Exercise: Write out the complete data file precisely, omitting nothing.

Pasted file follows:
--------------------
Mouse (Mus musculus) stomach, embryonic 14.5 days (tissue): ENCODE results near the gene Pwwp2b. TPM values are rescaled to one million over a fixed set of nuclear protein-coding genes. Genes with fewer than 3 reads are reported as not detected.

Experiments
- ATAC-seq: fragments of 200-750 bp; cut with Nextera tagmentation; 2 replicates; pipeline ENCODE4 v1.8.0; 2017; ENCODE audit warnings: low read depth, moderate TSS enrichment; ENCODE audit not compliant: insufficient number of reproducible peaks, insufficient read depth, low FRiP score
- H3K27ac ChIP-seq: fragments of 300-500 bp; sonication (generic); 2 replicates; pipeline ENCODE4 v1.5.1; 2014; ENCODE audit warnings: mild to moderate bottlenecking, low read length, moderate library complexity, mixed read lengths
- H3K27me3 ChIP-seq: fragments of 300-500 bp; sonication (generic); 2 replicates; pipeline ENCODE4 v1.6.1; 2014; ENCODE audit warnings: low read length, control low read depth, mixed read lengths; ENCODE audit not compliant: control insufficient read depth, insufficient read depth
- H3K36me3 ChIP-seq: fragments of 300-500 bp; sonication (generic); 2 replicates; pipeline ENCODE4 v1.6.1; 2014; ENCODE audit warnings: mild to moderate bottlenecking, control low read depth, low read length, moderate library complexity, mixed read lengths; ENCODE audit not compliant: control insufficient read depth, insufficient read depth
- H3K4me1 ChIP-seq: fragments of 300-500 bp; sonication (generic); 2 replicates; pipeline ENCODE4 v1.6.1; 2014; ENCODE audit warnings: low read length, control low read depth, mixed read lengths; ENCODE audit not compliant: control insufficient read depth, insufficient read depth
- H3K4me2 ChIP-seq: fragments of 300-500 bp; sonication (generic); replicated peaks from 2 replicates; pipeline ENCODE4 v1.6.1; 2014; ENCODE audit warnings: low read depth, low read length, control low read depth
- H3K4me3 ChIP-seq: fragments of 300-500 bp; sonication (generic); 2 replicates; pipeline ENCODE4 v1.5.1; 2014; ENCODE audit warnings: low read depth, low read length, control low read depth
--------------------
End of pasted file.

Mouse (Mus musculus) stomach, embryonic 14.5 days (tissue): ENCODE results near the gene Pwwp2b. TPM values are rescaled to one million over a fixed set of nuclear protein-coding genes. Genes with fewer than 3 reads are reported as not detected.

Experiments
- ATAC-seq: fragments of 200-750 bp; cut with Nextera tagmentation; 2 replicates; pipeline ENCODE4 v1.8.0; 2017; ENCODE audit warnings: low read depth, moderate TSS enrichment; ENCODE audit not compliant: insufficient number of reproducible peaks, insufficient read depth, low FRiP score
- H3K27ac ChIP-seq: fragments of 300-500 bp; sonication (generic); 2 replicates; pipeline ENCODE4 v1.5.1; 2014; ENCODE audit warnings: mild to moderate bottlenecking, low read length, moderate library complexity, mixed read lengths
- H3K27me3 ChIP-seq: fragments of 300-500 bp; sonication (generic); 2 replicates; pipeline ENCODE4 v1.6.1; 2014; ENCODE audit warnings: low read length, control low read depth, mixed read lengths; ENCODE audit not compliant: control insufficient read depth, insufficient read depth
- H3K36me3 ChIP-seq: fragments of 300-500 bp; sonication (generic); 2 replicates; pipeline ENCODE4 v1.6.1; 2014; ENCODE audit warnings: mild to moderate bottlenecking, control low read depth, low read length, moderate library complexity, mixed read lengths; ENCODE audit not compliant: control insufficient read depth, insufficient read depth
- H3K4me1 ChIP-seq: fragments of 300-500 bp; sonication (generic); 2 replicates; pipeline ENCODE4 v1.6.1; 2014; ENCODE audit warnings: low read length, control low read depth, mixed read lengths; ENCODE audit not compliant: control insufficient read depth, insufficient read depth
- H3K4me2 ChIP-seq: fragments of 300-500 bp; sonication (generic); replicated peaks from 2 replicates; pipeline ENCODE4 v1.6.1; 2014; ENCODE audit warnings: low read depth, low read length, control low read depth
- H3K4me3 ChIP-seq: fragments of 300-500 bp; sonication (generic); 2 replicates; pipeline ENCODE4 v1.5.1; 2014; ENCODE audit warnings: low read depth, low read length, control low read depth